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Getting Fired from an Unpaid Job.

By Phil Factor,

I generally don’t get too bothered when I lose my job.  I shrug, shake the dust from my sandals, and move on. However, I must admit to some irritation when it was a part-time job I was doing for free in my spare time just to help out.

A lot of database people do free work for charities and societies, even when they’re working. When you’re unemployed, the value of doing this sort of thing is even greater. It keeps your hand in, and forces you to keep up with the technologies. I enjoy it because I use such tools as C# that I don’t have time for in my day job, and it broadens my experience.

When my indignation subsided from getting the sack, it began to dawn on me how irritating I must have been for them. Because my own working life swings wildly from busy to ridiculous, I sometimes don’t deliver unpaid work to dates. These organizations don’t appreciate that your priorities don’t coincide with theirs, especially when other people are giving their time for free. I can’t do much about it. When my paid work makes extra demands on my time, then it has to come first.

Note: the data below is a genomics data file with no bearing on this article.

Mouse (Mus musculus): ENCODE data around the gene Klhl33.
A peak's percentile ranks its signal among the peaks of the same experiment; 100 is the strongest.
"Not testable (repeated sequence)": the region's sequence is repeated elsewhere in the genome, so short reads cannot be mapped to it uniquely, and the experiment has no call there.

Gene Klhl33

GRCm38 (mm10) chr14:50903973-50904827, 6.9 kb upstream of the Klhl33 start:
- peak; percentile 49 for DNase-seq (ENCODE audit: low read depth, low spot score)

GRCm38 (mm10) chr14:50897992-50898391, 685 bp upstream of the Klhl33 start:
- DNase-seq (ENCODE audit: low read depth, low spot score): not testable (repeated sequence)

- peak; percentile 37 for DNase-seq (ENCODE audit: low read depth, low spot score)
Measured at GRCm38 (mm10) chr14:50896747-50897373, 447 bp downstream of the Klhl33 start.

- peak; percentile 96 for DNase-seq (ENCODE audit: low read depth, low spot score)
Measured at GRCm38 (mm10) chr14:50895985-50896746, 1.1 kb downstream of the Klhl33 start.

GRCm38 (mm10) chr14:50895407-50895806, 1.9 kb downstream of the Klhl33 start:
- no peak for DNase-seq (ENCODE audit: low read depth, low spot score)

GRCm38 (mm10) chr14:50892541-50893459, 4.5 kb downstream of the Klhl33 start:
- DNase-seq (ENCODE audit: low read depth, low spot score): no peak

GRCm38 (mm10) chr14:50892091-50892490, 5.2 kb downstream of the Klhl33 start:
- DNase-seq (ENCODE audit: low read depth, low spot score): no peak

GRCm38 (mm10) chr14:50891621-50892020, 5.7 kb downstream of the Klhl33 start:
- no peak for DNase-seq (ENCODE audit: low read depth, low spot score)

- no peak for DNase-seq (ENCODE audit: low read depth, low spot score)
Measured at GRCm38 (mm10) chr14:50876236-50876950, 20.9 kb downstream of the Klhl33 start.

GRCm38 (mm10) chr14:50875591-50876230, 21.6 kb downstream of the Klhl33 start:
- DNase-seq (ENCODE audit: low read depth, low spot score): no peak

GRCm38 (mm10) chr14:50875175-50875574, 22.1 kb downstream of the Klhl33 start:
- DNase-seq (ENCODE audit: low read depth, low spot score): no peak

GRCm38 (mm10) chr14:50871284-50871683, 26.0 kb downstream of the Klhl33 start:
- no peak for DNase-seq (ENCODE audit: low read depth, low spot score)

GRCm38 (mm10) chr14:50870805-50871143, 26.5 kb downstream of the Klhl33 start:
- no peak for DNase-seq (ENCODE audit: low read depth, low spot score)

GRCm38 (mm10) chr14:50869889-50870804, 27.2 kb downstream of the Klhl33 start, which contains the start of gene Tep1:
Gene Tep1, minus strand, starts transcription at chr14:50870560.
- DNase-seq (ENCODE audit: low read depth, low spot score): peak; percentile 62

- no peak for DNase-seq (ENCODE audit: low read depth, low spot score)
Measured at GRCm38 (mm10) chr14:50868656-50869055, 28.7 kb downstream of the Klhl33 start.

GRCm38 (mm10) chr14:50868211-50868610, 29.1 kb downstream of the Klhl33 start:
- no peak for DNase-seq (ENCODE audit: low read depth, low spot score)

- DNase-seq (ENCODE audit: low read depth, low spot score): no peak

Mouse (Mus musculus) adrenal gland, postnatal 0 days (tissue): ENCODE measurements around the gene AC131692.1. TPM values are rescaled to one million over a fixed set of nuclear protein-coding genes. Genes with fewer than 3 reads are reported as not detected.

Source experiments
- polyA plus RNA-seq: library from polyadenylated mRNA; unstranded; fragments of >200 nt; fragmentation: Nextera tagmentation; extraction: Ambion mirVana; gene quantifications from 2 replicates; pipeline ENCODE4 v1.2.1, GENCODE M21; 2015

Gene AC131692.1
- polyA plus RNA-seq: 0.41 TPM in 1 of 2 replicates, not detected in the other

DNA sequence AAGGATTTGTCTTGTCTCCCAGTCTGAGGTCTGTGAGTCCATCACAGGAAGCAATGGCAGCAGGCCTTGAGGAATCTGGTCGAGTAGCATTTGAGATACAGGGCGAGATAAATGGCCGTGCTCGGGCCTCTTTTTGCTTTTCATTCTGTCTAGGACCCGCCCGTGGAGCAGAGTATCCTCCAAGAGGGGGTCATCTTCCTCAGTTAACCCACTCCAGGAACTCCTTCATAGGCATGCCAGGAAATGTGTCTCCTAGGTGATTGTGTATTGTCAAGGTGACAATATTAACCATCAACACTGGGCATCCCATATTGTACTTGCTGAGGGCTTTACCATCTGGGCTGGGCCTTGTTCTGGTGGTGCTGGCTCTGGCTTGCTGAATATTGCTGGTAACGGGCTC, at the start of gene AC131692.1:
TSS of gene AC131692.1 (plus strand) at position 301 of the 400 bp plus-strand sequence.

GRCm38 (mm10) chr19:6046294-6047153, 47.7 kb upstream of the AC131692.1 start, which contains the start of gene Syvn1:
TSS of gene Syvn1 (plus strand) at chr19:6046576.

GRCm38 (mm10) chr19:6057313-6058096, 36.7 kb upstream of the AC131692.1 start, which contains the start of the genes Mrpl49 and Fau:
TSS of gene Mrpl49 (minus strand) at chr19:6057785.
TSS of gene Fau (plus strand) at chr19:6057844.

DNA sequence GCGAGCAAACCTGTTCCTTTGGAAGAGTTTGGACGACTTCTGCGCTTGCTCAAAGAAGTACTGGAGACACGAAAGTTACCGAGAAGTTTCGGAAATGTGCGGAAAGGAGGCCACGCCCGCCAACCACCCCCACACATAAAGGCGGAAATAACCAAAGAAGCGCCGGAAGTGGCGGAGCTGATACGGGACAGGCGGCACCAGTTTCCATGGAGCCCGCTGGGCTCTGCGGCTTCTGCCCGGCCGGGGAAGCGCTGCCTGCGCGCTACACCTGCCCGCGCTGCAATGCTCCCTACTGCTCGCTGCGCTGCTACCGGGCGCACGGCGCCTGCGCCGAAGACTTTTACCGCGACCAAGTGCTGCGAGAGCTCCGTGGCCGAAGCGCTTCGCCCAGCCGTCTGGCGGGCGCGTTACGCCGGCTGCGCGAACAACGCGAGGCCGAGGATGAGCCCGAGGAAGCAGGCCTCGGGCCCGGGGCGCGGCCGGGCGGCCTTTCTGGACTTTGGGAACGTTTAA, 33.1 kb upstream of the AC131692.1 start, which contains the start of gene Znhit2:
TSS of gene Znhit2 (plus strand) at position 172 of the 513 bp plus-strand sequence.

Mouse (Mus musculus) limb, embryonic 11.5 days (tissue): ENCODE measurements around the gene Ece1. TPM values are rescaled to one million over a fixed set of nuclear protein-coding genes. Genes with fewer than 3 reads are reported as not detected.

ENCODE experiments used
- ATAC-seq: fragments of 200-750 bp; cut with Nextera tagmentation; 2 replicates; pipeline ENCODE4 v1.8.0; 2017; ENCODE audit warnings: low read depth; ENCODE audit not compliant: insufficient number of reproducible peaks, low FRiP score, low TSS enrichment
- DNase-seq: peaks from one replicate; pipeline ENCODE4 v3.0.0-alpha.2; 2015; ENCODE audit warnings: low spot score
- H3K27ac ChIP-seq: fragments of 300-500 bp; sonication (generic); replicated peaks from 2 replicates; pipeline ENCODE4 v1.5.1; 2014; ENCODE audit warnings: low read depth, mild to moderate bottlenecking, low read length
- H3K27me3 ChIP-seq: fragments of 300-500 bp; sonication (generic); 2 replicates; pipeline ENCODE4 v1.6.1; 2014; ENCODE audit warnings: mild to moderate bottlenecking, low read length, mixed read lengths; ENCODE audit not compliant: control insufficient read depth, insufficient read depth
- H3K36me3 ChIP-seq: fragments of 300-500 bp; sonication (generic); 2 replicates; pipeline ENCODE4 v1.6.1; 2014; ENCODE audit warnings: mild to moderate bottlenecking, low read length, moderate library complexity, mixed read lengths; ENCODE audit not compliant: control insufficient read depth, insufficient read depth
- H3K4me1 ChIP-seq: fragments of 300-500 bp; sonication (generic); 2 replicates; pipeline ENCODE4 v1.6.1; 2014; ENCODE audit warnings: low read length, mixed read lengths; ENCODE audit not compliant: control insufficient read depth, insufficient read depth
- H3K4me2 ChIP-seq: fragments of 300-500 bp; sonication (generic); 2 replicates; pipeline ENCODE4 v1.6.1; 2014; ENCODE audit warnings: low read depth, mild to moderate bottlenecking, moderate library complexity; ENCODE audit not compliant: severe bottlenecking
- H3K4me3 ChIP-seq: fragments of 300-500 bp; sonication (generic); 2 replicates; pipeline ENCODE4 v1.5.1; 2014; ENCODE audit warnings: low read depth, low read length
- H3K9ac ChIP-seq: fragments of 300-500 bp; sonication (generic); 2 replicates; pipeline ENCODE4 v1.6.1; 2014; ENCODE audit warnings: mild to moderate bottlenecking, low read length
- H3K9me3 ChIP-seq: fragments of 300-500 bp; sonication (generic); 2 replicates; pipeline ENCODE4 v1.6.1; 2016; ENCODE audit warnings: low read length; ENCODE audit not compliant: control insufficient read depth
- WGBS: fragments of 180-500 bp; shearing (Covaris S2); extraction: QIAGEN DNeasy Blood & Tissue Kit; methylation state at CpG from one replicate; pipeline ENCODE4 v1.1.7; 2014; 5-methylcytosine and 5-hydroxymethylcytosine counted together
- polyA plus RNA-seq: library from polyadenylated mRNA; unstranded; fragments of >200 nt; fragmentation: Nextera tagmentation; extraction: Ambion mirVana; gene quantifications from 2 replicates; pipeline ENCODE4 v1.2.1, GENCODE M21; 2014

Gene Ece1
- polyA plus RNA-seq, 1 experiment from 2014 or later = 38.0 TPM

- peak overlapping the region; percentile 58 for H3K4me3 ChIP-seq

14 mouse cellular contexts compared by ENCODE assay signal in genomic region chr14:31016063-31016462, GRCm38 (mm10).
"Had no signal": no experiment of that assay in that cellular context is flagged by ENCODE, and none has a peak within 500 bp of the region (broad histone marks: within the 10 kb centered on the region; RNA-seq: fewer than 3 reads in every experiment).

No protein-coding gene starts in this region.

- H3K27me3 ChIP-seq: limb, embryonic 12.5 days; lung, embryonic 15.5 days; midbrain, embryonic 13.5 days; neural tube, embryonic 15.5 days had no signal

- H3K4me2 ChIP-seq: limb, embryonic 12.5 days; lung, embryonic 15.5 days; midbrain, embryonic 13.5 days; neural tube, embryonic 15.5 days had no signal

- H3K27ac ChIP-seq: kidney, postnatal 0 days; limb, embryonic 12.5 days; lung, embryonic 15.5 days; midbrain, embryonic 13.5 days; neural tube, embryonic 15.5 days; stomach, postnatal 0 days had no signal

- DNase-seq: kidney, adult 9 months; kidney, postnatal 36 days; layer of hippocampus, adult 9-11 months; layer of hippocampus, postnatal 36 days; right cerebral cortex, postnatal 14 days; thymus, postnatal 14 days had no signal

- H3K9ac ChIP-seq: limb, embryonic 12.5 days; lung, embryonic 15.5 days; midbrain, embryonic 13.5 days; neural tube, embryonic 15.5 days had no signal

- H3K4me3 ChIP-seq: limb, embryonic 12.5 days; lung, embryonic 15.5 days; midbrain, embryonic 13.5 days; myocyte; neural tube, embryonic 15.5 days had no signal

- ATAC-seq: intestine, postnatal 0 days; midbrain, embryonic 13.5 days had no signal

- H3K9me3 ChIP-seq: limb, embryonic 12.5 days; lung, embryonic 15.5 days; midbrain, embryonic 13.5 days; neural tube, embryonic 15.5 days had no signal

Arnie Rowland’s excellent Project Phoenix initiative to provide tools and training for twenty-four unemployed, or underemployed, developers in the USA and Canada is worthy of all our support. It’s a great idea which Arnie has pursued with energy. I’m hoping that it will provide valuable experience for subsequent projects.

Project Phoenix provides a good measure of support and mentoring into the projects that are adopted. It is a good idea to  ‘open-source’  the projects to allow any of us to chip in help, and to involve the MVPs .  if this idea catches on as I hope it will,  it will be great to try to develop more ways of ensuring the continuity of the development by providing backup developer-time in case the developers aren’t able to provide the work that they committed to. Maybe, we could work out structured ways of providing voluntary ongoing support for live projects. Organizations like these are entitled to as good a service as commercial ones, since their workforce is also expected to do the same.  I feel stupid about having to learn the lesson the hard way.

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